Polygamy and Other Fun Things to Do

I sprained my foot last weekend and since then, I’ve been spending so much time sitting on my butt that I’ve basically exhausted the internet. One of my particular interests of late has been religious fundamentalists and lately, polygamists.

I read both books by Carolyn Jessop, Escape and Triumph and bought the series Polygamy USA. I watched a couple seasons of Sister Wives ages ago and wasn’t too impressed and Polygamy USA left me with that same ‘why is everyone lying?’ feeling.

[If you haven’t watched the series, read the reviews from the Sister Wives Blog, which are really funny and apt (though I think she’s still missing a few episodes).]

“We’re happy!” They insist. “It’s not always easy, but nothing worth having is!” “Being polygamous is an expression of our religious freedom! It’s a tenet of our beliefs!”

When I hear them talk, I think of how I felt when I practiced attachment parenting. I was deeply unhappy. But if you had asked me then if I was happy, I would have said I was because the exhaustion and lack of time to myself were exactly how I thought motherhood was supposed to be. Since I didn’t expect anything else, I had no idea that I could feel any different.

When I started seeing a therapist to deal with my postpartum depression, she told me that in one session when I was trying to defend my AP practices that she has treated Jehovah’s Witnesses before and she always has to tell them that she can help them, but only if they’re willing to question some of their beliefs. If they aren’t, then there is nothing she can do. Later, she told me that a lot of the things I was experiencing were similar to what people who have left their religion experienced.

I really, firmly believed that attachment parenting was the one true way to raise children and the only way I could ensure my kids would grow up healthy, well-adjusted adults. For that, I was willing to sacrifice my happiness.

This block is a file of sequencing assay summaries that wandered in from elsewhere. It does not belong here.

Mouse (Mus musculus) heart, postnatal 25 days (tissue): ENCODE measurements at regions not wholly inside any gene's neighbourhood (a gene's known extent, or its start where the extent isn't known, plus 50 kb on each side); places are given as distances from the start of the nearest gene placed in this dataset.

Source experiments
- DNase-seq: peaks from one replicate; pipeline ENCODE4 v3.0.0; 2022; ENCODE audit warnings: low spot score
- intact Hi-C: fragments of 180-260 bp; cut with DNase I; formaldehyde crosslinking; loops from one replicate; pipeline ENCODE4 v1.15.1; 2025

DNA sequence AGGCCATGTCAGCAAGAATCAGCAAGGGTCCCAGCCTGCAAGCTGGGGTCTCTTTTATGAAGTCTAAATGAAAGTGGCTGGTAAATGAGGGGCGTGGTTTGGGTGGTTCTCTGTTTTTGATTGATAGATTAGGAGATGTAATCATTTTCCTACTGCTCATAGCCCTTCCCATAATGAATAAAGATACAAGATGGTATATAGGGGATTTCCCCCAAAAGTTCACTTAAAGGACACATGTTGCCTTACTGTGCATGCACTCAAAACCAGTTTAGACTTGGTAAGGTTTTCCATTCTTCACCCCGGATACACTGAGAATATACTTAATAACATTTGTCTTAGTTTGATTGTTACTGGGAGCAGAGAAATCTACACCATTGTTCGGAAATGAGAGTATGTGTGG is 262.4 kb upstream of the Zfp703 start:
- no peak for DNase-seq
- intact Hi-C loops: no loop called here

How lucky for me that I came to realize sacrificing my happiness is not necessary to achieve that goal! I can, in fact, have my cake and eat it, too. Since undergoing therapy and changing my parenting to create more room for me, I am literally the happiest I’ve been since before Alpha was born. And I know my kids will be better off for it, too. As my therapist said, they don’t need the perfect mother, they just need a mother–preferably a happy one.

I wish the women in Polygamy USA would realize the same. They do not need a man to enter heaven–they can get there on their own. If living polygamy is so hard and challenging, wouldn’t they rather have one happy life here, on Earth (which is, by the way 100% guaranteed to actually exist. I know of no such guarantees attached to the afterlife, YMMV).

The sad thing is that Polygamy USA and the earlier documentary by Lisa Ling (which is also linked to on the Sister Wives blog) are meant to show religious polygamy in its best light. And, at best, it comes across as a system that results in women having a ton of children, which they raise basically as single mothers. This is caused by the fact that one man simply cannot support 3 adult women who have at least 5 kids each–it’s impossible. In the Cawley Family, both the husband, two of the wives and the oldest daughter work. This leaves the first wife, Rose, at home by herself with 9 kids under 5.